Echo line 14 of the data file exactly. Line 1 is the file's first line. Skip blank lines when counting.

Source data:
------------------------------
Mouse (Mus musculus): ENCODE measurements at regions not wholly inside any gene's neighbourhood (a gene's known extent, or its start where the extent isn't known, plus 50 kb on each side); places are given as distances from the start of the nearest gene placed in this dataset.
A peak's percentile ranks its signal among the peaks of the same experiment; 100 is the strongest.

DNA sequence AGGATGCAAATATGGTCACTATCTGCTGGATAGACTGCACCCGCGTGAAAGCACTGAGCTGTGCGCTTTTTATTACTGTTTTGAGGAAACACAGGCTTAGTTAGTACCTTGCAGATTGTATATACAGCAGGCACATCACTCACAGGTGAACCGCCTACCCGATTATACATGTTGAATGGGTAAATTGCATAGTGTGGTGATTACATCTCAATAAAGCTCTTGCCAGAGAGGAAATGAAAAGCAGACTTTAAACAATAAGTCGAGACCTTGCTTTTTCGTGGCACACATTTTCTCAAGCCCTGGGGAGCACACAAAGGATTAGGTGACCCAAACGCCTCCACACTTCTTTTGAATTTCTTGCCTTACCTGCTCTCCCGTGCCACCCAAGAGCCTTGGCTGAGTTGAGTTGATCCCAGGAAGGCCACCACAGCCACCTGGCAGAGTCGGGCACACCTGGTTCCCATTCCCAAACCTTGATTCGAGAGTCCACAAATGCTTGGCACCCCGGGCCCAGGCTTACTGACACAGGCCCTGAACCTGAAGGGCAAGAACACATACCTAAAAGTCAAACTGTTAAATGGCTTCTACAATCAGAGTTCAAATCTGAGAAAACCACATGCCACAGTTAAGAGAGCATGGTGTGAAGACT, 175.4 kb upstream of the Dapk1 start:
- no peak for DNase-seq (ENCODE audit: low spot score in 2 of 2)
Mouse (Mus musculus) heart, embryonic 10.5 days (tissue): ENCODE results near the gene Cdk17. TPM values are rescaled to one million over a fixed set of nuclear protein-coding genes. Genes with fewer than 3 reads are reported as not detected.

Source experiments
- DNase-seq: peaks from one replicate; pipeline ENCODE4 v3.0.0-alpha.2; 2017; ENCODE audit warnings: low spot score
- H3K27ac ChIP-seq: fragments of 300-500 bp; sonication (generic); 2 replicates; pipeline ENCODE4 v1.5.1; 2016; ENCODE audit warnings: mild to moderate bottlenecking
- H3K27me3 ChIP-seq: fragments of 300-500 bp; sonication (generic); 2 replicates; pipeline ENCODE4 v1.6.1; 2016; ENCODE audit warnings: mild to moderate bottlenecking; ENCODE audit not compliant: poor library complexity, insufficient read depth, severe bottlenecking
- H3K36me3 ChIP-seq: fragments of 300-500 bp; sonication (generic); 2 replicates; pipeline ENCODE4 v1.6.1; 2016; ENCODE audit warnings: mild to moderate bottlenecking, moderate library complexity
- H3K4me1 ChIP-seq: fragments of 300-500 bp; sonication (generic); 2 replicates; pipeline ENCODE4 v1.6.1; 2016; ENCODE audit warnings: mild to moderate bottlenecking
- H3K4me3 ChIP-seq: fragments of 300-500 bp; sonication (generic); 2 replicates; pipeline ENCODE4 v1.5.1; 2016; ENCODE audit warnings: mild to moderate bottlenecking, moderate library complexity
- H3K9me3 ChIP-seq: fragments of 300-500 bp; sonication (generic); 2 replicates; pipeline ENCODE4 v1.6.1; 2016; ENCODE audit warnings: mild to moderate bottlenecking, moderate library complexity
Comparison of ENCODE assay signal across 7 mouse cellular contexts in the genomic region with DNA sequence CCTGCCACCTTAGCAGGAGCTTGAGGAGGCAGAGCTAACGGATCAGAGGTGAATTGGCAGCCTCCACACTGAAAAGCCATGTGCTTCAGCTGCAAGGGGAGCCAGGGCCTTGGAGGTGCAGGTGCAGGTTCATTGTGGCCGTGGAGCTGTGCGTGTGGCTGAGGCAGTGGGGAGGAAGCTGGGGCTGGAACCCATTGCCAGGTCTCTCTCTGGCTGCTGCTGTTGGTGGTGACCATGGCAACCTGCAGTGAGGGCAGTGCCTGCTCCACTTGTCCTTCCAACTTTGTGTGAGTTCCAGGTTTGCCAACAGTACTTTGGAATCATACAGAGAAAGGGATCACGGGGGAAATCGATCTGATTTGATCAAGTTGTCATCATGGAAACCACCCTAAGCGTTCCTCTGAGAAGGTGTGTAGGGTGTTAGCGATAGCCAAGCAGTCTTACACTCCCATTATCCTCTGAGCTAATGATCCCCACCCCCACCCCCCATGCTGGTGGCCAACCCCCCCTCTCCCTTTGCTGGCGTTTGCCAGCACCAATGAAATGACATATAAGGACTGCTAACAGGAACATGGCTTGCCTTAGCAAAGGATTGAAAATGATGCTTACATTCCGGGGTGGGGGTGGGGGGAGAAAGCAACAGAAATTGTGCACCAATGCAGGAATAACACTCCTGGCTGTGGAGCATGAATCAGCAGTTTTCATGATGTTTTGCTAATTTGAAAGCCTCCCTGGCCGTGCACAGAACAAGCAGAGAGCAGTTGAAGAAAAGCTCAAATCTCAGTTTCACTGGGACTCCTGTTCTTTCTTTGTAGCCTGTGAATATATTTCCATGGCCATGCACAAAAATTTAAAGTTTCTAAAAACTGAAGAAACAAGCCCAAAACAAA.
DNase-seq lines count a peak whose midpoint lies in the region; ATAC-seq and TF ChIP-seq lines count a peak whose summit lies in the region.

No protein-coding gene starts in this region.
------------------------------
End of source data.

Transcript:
Comparison of ENCODE assay signal across 7 mouse cellular contexts in the genomic region with DNA sequence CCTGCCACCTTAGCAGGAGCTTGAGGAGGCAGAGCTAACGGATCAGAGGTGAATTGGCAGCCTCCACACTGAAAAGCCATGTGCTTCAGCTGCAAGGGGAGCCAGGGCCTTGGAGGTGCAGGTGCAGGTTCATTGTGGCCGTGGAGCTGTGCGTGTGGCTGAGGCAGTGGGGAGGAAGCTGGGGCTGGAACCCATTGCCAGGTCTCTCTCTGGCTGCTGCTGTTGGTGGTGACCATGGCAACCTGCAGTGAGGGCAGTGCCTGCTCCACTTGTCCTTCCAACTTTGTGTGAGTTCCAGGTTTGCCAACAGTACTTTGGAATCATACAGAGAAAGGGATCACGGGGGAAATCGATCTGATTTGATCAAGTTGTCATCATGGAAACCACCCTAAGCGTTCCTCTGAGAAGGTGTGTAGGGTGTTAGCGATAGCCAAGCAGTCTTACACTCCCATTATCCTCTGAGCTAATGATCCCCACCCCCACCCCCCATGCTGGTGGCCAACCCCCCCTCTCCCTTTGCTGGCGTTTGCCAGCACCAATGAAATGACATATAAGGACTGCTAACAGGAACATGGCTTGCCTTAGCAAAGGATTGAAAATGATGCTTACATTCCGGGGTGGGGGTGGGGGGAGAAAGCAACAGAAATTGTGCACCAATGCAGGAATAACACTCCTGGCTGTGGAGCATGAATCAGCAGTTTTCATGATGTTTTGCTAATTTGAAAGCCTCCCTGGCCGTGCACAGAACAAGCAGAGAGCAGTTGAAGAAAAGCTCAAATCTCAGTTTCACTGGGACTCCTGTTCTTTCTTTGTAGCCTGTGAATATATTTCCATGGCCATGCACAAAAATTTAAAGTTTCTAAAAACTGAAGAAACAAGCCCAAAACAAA.